The cause of the politician’s undoing was a long trail of evidences that showed that political figures from other countries had undue influence over him and he had basically sold off his own country.
Undo is a very common computer command and anyone who interacts with computers on a daily basis knows what it means; to reverse the last command on a piece of text or software and return it to a previous state. Similarly, undo as a verb means to restore something to its original state. When you undo a person, you are causing them to fail or making them unhappy. Even though undue might sound similar, it has a completely distinct meaning. As an adjective it means unjustified, unnecessary or excessive. Often, you use it in a sentence when an action has severe consequences. You can find a more detailed meaning and common every-day examples below.
Undo vs undue – definitions, meanings and example sentences
Definition of undo
The word undo is a verb and it has several meanings. Its most common meaning is to restore something to its former state. Originally, the word can be traced back to its older counterpart of the English vocabulary ‘udon’ which also translates to ‘open and unfasten.’ That is why you will find that in many cases, the word undo means to unfasten like when you unfasten a lock or a clamp. When undo is used for a person, it means to cause someone’s doom or to disappoint him. An example would be: ‘the angry criminal exclaimed he would undo her.’ On a similar note, when you use this phrase: ‘these are the causes to her undoing,’ you’re basically shedding light on the reasons for someone’s failure.
Example sentences of undo
- ‘Could you please undo the curtains, the daylight isn’t letting me sleep,’ she reverted to her roommate.
Since the sunlight was seeping through the curtains, a woman was having a hard time falling asleep so she asked her roommate to unroll the curtains and cover the windows.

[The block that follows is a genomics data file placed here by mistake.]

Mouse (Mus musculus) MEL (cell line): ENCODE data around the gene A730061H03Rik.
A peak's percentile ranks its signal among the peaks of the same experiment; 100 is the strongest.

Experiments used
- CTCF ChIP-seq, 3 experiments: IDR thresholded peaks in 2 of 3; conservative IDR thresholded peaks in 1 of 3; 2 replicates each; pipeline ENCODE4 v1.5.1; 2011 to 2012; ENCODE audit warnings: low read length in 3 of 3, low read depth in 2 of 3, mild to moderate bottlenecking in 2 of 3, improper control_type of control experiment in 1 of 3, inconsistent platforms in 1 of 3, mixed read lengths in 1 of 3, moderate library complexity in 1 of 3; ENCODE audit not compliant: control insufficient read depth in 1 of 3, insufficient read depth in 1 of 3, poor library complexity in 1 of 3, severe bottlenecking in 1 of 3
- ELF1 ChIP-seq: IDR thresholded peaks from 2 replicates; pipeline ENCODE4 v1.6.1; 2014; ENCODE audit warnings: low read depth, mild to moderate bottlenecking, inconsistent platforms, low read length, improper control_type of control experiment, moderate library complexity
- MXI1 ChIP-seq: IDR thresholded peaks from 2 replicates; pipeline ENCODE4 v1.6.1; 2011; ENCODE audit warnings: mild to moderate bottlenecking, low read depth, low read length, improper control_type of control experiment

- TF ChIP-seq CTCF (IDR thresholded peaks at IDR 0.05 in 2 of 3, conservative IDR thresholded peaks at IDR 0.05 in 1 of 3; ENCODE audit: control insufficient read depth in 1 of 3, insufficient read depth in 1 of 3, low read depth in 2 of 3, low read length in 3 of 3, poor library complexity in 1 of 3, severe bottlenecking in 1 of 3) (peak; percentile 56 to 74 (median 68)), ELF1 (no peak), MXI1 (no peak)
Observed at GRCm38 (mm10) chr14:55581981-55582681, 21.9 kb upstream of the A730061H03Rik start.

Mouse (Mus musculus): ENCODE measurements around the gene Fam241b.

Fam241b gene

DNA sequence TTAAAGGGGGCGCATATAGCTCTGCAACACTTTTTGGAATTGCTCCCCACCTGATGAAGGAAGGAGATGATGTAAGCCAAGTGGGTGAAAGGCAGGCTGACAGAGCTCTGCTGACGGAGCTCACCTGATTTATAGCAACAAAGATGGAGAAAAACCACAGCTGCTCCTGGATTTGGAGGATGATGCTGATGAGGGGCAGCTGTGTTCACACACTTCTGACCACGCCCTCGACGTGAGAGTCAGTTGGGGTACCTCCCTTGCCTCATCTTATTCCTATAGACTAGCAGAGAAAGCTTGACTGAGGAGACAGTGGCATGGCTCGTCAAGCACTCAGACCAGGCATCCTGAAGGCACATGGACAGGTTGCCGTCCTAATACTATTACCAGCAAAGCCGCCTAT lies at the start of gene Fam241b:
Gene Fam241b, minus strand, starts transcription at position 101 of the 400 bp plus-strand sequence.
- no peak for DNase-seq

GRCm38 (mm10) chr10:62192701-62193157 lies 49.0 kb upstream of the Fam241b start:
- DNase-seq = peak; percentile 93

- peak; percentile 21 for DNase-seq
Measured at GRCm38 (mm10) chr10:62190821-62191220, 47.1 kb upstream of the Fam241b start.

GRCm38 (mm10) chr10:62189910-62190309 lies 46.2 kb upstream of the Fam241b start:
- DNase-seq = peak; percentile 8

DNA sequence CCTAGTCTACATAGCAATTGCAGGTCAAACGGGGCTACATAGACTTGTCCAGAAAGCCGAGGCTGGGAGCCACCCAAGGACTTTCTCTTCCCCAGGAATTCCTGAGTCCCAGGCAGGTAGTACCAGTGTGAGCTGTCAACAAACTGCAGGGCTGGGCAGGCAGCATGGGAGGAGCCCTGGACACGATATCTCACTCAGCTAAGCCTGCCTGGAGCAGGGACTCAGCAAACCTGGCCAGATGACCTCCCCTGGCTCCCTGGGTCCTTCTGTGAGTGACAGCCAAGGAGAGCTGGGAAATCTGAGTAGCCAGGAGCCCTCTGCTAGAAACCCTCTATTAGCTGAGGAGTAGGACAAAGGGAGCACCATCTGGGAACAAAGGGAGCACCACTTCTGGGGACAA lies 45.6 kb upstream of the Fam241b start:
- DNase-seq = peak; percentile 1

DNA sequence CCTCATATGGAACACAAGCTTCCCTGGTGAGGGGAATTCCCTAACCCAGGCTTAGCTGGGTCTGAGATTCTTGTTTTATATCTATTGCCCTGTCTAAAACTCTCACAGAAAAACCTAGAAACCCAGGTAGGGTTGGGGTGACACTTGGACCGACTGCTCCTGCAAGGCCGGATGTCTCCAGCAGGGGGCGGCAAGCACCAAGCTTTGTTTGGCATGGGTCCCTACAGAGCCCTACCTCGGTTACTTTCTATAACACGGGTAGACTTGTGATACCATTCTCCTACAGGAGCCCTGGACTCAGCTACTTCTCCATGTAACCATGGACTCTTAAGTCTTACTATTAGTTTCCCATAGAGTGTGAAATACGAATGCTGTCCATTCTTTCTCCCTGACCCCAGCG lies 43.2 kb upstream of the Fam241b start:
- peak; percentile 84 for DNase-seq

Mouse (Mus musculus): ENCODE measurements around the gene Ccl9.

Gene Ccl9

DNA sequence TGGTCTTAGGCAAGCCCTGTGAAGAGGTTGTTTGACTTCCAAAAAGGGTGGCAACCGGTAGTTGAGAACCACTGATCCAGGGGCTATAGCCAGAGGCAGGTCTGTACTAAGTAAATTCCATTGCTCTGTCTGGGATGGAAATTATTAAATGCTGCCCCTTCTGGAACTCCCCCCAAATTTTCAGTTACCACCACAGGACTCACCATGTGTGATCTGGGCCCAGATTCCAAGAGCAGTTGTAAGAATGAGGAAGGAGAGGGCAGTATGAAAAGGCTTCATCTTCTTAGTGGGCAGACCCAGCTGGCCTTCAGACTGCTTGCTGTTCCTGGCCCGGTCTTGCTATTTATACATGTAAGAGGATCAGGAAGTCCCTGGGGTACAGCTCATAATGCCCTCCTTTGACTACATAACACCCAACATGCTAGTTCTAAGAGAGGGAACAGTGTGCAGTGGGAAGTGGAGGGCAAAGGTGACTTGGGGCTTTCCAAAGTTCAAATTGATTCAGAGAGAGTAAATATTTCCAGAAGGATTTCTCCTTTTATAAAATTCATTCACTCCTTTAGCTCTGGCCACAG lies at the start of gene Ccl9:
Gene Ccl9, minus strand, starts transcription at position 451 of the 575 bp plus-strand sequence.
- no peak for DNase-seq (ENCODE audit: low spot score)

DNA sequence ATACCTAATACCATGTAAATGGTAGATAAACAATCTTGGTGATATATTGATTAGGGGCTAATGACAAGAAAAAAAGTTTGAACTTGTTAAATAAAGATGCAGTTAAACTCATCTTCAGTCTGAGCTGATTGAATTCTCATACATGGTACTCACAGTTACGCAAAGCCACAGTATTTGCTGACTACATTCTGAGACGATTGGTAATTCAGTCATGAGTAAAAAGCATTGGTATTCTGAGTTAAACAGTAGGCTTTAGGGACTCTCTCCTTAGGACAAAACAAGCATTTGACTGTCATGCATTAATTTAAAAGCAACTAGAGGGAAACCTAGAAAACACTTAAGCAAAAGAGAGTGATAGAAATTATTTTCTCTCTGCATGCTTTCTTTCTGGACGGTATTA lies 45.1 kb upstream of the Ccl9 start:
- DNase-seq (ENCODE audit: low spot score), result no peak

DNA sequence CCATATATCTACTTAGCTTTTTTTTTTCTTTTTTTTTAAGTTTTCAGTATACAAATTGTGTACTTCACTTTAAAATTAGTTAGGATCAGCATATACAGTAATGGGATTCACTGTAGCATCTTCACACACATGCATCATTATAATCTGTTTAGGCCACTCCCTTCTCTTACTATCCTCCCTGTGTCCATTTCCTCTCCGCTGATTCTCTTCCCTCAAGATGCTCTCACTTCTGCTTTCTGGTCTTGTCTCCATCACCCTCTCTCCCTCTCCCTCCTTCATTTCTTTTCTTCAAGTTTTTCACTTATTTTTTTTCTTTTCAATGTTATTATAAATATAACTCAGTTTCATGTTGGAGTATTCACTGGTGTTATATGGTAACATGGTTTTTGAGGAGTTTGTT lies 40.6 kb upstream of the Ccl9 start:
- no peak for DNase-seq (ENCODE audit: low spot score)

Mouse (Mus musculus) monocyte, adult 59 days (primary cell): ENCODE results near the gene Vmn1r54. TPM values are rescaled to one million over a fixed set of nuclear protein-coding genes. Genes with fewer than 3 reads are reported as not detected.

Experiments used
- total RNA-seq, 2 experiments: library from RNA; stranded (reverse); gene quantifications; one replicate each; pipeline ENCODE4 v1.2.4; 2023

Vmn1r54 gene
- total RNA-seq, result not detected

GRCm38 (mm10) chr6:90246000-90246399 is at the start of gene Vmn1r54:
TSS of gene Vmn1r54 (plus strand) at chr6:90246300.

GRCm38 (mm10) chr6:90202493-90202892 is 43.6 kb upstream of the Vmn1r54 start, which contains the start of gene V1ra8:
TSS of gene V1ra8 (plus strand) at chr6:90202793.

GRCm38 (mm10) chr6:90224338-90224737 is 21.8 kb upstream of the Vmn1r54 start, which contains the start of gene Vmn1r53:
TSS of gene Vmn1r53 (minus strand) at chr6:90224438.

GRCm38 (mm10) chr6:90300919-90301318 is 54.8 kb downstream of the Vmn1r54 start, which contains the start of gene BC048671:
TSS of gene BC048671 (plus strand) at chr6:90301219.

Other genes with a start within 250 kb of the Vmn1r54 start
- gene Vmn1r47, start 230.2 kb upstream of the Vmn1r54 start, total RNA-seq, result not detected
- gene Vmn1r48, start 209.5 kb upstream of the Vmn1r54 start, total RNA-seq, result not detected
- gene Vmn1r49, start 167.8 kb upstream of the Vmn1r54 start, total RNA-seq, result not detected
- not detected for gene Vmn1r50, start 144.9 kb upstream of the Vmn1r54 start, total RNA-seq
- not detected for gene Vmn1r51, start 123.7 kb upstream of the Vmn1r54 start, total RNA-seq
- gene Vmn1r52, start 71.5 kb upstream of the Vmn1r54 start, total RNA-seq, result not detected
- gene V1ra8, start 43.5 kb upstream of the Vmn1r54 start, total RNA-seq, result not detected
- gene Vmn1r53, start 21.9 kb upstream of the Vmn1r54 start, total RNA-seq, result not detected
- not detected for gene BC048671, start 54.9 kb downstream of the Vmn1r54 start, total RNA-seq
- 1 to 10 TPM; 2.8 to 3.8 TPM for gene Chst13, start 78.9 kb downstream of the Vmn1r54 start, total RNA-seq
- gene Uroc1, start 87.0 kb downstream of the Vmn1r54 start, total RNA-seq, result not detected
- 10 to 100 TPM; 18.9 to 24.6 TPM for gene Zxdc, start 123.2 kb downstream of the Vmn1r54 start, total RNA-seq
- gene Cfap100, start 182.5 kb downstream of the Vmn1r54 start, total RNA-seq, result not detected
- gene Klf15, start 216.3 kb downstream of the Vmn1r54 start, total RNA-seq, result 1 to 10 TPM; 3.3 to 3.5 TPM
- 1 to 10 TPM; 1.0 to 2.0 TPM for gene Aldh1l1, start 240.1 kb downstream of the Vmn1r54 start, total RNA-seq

- Girls should undo their hair and remove any pointed clips or hair bands before they go to bed, mom advises.
Undo in this sentence means to untie. This sentence is pretty self-explanatory. A mom advises her daughters to untie their hair before they go to sleep.
- The corona outbreak proved to be China’s undoing; it shook the country’s economy to its core.
This sentence means that the corona outbreak devastated China’s economy. According to an economic report, China’s economy saw a reduction by 6.8% during the first months of 2020 and 460,000 Chinese firms were reported to have completely shut down.
Definition of undue
The word undue is an adjective that defines something extreme, unjustified or inappropriate. The prefix ‘un’ at the start of the word means ‘not’ and the rest of the word derives from the French root ‘deu’ which means ‘to owe.’
Here is a tip for using undue in a sentence:
The results of the action described as undue must be severe, for example:
‘Undue self-assertion is a sign of inferiority complex.’
Example sentences of undue
- During the 1700s, the states of Maryland, Pennsylvania and New Jersey attempted to impose undue taxes on incoming criminals but their judgment was censured by the governing body in London.
This sentence tells us that an unjustified tax was being imposed on criminals by a few states but the law was completely disregarded by London.
- The attacker pleaded to the judge, ‘Mrs. Jackson’s undue rudeness made me lose my temper so I attacked.’
This sentence draws attention to a convict’s plea who had attempted to murder a woman named Mrs. Jackson. He pointed out that Mrs. Jackson’s behavior towards him was unjustifiably rude.
- Her father’s undue attention has spoiled her. She isn’t used to accommodating, doesn’t care about discipline and often throws temper tantrums.
This sentence describes the signs of a spoilt child. A father’s lenient parenting resulted in an undisciplined daughter.
The meanings of the words undo and undue are pretty straightforward. Undo is a verb whereas, undue is an adjective. Undo means to reverse and undue is something unnecessary or excessive. Remember that undue has an ‘e’ and so does the word ‘excessive.’